Open Mic Grand Jury Spotlight: Howie Sylvester

New York Festivals Grand Jury are some of the best and brightest in the radio industry and the brilliant creative minds who judge the 2019 NYF Radio Awards. These award-winning directors, producers, journalists, writers, actors, creative directors, composers, on-air talent, and programming executives are all actively involved in creating today’s innovative radio content.

Howie Sylvester, Executive Producer for  98.5 The Sports Hub

Open Mic Spotlight spends a few minutes each week with NYF’s respected Grand Jury members and each NYF Spotlight interview shares the insights of these esteemed content creators from the wonderful world of radio.

This week we shine the spotlight on New York Festivals Radio Awards Grand Jury member, Howie Sylvester, Executive Producer for  98.5 The Sports Hub. Howie is responsible for the production of over 200 professional sports broadcasts per year.

His Documentary Producer/Writer: programs include: Kraftwork: 25 Years of Patriots Ownership, Rough Injustice: the Story of the 1976 New England Patriots, Too Many Memories: the Bruins-Canadiens Rivalry, All In: the Cam Neely Story, Call to the Hall: the Willie McGinest Story, Gil & Gino Behind the Mic, Hail McHale: the Kevin McHale Story, and Number 33: the Larry Bird Story.

In 2016 Howie earned the Silver NYF Radio Awards Trophy for “Too Many Memories: the Bruins-Canadiens Rivalry”  the documentary, produced to coincide with the NHL’s Winter Classic between the two teams, covers the most important events in the 90-year history of their rivalry.

New York Festivals: What qualities are most important in award-winning work?

Howie Sylvester: 1. Production values—the piece has to jump out of the speakers and grab your attention. 2. Writing—needs to be clear and concise, and create engagement that makes you feel like you NEED to listen to this.

New York Festivals: How does your experience within the industry help you throughout the judging process?

Howie Sylvester: I listen to a lot of radio, so I have a pretty good idea of who’s doing a good job and who’s mailing it in. Fortunately, there are still more of the former than the latter.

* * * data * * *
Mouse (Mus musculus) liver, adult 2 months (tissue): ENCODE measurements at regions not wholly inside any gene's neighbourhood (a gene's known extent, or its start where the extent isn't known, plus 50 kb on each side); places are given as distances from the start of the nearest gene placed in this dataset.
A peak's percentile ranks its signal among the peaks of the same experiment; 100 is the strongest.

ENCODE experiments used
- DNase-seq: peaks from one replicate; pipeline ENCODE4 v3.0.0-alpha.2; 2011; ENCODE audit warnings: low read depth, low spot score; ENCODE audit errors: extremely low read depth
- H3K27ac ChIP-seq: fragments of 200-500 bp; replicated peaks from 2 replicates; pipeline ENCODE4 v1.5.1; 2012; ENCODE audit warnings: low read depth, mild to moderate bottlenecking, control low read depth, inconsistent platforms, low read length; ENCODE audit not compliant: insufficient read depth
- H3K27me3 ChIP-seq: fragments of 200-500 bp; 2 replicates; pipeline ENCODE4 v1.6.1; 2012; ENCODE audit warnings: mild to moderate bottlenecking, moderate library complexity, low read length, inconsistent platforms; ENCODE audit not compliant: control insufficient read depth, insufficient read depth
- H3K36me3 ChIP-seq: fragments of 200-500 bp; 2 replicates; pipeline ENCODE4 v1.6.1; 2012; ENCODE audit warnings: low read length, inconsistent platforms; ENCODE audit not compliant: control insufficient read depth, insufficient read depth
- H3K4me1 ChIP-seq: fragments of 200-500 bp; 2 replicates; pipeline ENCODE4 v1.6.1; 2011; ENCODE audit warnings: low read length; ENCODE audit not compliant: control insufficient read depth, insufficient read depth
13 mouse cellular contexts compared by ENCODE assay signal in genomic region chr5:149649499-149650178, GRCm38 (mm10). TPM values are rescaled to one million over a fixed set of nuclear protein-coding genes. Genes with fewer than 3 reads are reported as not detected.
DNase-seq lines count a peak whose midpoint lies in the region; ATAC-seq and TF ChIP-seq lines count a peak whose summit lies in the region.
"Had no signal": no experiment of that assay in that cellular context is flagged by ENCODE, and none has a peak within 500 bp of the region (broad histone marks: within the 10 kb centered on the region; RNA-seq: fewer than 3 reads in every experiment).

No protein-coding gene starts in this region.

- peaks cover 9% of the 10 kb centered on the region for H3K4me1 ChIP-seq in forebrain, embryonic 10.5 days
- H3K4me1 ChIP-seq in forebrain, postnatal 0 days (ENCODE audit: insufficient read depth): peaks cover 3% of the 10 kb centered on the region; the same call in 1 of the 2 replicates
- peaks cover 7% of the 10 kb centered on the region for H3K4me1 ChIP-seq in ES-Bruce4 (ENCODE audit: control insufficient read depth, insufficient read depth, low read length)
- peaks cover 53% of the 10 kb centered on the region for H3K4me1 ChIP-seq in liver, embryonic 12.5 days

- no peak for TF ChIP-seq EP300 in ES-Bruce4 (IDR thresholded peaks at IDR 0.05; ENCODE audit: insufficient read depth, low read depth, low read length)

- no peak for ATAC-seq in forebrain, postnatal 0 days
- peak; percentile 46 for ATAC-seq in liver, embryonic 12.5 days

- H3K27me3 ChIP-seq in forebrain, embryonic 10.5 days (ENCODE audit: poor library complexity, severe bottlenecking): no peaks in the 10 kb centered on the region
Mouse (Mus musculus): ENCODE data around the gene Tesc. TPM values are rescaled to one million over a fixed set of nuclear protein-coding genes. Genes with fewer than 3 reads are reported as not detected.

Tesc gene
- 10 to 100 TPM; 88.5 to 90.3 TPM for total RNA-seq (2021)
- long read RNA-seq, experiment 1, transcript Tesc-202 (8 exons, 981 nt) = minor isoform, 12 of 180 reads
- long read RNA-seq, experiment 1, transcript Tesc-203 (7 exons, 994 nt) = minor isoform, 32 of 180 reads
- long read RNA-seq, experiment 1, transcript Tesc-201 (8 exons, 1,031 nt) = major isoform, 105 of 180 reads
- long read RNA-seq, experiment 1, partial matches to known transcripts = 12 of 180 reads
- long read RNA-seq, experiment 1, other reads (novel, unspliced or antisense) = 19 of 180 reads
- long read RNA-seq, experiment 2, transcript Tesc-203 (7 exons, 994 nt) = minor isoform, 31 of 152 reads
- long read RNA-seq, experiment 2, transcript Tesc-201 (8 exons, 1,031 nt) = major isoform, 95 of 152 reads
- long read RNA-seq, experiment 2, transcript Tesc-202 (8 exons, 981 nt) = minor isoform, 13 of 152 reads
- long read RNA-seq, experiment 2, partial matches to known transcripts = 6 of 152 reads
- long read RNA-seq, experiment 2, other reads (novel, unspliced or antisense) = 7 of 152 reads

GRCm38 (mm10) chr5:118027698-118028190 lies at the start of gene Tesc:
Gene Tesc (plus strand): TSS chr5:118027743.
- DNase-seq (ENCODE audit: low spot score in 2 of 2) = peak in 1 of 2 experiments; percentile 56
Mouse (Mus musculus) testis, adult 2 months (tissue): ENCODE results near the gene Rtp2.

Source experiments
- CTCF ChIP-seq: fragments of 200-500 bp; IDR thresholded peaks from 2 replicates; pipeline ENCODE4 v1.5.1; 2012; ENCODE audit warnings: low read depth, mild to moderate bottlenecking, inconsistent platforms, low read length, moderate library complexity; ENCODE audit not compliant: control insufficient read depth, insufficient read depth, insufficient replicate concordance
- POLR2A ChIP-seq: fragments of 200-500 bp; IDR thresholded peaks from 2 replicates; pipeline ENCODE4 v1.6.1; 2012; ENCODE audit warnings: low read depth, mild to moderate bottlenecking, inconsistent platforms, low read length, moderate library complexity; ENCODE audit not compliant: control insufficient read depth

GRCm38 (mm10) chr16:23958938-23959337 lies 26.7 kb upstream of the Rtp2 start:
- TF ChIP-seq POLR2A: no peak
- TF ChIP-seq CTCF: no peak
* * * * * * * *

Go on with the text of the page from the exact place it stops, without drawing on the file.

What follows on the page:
New York Festivals: How do you think content creators will change the way they tell stories in the future?

Howie Sylvester: Right now we’re seeing a lot more long-form because of the lack of restrictions inherent in podcasts. That’s good, in that you can go deep into stories that interest you, but I think we’ll see a shortening of content in the long run because nobody has the time to devote to a 2-hour production.

New York Festivals: What project meant the most to you in your own history?

Howie Sylvester: My documentary on Larry Bird when he retired—it was the first one I was involved in, and it taught me how important teamwork is on a big project like that. Everything else I’ve done since that one was influenced by that one.

New York Festivals: What advice do you have for young people just beginning a career in the industry? 

Howie Sylvester: Don’t accept mediocrity. Resist the urge to just get the job done. Make that last edit that makes your piece better. Even if you’re the only one who’ll notice, you’ll sleep better knowing you gave it all you have.

For more information on New York Festivals Radio Awards, please visit: Join NYF Radio Awards  in New York City and celebrate this year’s world’s best radio at the 2019  Radio Awards Gala on June 24th, for more information, please visit: Here.

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